Motherhood, Feminism and the Graveyard of Unwearable Bras by Violet A. Shearer

In the 1960's, one of the symbols of the feminist movement was the classic burning of the bras. It represented liberation from the oppression of the male patriarchy, right down to unbinding yourself from the constrictions of your smooth silhouette, created in the first place for the visual pleasures of men. Interesting premise, until you realize that some men actually fancy perky girls, swinging freely in the breeze.
 
I have long been intrigued by the concept of emancipating oneself by setting one's undergarments on fire, and then going without any undergarments at all. Especially because when I finally hit puberty at the age of 15, my breasts grew disproportionately large. My small, five-foot frame has been weighted down by either a C or D cup ever since, causing poor posture and no end to back problems. Add to that a rib measurement of 34 inches, and you have the recipe for a really awkward bra size to shop for. Bra manufacturers rarely acknowledge petite, small-ribbed, big-busted women in their product lines. Going out in public in a granny bra with generously wide and unfashionable shoulder straps has never seemed like a flattering option to me.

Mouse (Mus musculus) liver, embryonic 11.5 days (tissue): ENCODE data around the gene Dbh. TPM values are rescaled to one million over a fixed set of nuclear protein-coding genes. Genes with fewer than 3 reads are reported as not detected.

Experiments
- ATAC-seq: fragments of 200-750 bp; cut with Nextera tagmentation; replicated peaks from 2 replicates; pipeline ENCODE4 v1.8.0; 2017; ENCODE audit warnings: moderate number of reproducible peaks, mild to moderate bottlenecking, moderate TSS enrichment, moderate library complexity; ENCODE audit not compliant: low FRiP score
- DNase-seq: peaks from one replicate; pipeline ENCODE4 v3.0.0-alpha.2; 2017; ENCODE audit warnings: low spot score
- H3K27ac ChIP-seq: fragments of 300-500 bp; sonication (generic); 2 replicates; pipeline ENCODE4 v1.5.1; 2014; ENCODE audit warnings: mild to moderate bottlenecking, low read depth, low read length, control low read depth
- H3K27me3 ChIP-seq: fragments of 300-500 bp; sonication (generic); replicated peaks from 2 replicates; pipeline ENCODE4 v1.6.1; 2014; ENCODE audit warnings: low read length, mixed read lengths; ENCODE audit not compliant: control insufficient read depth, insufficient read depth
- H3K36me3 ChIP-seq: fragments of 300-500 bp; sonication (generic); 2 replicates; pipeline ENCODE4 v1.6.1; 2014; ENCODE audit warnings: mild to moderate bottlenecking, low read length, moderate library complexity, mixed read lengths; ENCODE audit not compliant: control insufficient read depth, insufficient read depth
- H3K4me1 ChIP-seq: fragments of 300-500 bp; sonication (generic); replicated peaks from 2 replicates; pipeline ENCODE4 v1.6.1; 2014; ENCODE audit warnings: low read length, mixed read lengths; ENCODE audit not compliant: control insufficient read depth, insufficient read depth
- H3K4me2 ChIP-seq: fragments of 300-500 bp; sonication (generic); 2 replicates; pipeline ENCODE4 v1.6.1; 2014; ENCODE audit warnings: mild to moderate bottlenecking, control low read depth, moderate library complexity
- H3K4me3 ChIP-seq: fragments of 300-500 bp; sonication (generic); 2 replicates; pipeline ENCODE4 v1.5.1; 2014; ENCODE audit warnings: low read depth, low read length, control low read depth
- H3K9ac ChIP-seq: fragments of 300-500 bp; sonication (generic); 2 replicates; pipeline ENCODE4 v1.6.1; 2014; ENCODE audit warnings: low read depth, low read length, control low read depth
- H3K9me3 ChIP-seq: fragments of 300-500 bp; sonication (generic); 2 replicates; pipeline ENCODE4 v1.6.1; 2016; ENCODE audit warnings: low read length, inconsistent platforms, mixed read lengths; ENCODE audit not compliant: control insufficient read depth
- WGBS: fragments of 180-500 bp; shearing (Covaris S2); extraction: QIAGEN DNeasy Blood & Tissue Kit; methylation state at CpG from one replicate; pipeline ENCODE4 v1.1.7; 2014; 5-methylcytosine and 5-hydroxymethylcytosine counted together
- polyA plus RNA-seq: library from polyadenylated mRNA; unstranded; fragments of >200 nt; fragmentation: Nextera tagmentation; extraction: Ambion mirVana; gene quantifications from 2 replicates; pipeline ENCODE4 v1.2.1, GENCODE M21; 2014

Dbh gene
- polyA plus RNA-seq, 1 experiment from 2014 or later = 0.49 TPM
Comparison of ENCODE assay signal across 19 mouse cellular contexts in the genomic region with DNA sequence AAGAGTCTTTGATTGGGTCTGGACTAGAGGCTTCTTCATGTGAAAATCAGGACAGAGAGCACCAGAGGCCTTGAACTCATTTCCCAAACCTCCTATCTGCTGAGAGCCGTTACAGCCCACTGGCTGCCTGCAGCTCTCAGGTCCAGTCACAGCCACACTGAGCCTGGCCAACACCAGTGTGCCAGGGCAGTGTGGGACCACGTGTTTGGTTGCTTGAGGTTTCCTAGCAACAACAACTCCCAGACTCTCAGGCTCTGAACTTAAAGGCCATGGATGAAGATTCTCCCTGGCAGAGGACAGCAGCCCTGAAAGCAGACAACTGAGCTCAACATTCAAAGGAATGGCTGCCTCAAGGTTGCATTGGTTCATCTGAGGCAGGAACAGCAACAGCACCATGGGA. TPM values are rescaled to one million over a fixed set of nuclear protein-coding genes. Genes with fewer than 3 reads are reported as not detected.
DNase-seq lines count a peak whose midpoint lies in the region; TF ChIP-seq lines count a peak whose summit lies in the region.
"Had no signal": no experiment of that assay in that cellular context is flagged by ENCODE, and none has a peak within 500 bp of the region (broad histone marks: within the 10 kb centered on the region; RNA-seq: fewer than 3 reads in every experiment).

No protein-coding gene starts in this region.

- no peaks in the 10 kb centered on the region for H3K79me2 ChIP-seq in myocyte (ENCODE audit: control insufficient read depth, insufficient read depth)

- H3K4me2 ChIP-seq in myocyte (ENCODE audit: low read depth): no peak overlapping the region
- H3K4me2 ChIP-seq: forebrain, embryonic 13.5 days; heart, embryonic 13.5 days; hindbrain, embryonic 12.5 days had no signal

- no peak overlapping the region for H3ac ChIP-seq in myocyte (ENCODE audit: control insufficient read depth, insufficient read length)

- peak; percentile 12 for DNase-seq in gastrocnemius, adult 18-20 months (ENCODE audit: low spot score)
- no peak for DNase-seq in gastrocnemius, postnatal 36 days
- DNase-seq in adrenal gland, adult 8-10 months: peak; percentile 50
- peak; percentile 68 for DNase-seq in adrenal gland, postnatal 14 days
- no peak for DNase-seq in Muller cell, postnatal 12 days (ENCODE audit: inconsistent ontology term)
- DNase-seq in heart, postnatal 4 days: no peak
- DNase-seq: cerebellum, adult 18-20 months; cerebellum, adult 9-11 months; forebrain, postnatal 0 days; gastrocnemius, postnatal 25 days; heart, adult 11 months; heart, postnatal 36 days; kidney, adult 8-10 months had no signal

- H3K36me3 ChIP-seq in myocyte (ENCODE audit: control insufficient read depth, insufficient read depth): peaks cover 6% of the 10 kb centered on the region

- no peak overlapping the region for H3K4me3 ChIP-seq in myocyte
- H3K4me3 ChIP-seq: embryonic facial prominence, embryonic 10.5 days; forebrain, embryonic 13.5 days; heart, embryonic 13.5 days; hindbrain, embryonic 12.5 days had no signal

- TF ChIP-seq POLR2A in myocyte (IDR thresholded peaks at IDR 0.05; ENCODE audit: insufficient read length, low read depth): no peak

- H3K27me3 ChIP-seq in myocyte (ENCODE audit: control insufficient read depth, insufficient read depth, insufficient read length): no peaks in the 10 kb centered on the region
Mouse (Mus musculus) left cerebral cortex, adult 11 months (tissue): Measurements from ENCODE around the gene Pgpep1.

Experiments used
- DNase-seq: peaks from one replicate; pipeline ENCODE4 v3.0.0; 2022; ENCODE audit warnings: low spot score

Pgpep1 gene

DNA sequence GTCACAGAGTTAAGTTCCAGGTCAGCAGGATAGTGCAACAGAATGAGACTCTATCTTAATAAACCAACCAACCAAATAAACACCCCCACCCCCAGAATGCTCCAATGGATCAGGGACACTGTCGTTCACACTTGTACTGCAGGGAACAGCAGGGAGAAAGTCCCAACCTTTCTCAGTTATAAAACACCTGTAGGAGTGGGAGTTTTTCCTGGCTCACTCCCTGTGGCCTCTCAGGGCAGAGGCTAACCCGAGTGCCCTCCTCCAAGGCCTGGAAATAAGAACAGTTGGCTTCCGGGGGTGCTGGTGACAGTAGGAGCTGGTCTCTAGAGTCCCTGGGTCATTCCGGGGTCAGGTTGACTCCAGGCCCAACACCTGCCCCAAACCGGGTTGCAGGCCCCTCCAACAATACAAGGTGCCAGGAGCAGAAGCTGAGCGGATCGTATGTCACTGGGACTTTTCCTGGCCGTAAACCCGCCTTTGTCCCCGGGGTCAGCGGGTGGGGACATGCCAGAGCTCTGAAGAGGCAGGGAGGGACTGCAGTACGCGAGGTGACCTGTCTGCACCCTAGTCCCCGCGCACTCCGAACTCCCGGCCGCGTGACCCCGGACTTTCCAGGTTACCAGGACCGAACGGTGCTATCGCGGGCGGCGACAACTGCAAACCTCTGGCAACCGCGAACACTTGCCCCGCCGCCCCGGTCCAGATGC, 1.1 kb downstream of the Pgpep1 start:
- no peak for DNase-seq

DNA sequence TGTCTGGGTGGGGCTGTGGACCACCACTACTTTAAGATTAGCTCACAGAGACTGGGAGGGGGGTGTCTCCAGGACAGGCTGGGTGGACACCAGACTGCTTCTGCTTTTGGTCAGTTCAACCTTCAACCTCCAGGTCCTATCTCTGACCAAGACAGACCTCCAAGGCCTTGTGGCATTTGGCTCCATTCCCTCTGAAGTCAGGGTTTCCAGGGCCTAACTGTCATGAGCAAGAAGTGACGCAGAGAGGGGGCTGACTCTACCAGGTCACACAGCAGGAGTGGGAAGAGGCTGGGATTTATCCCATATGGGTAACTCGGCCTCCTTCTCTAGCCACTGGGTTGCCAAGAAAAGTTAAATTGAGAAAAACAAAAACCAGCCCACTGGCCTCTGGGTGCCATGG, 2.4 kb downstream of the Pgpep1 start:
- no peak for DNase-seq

Then I got pregnant and my hormones went crazy. In the first trimester alone I went from a C cup to an E cup. During that metamorphosis, I learned that each cup size letter represents one additional inch difference between ribs and bust. A cup=1," B cup=2," and so on. An honorable mention goes to the confusing DD cup size, which is in between the D and E sizes. I believe the DD cup was created for E cup women in denial.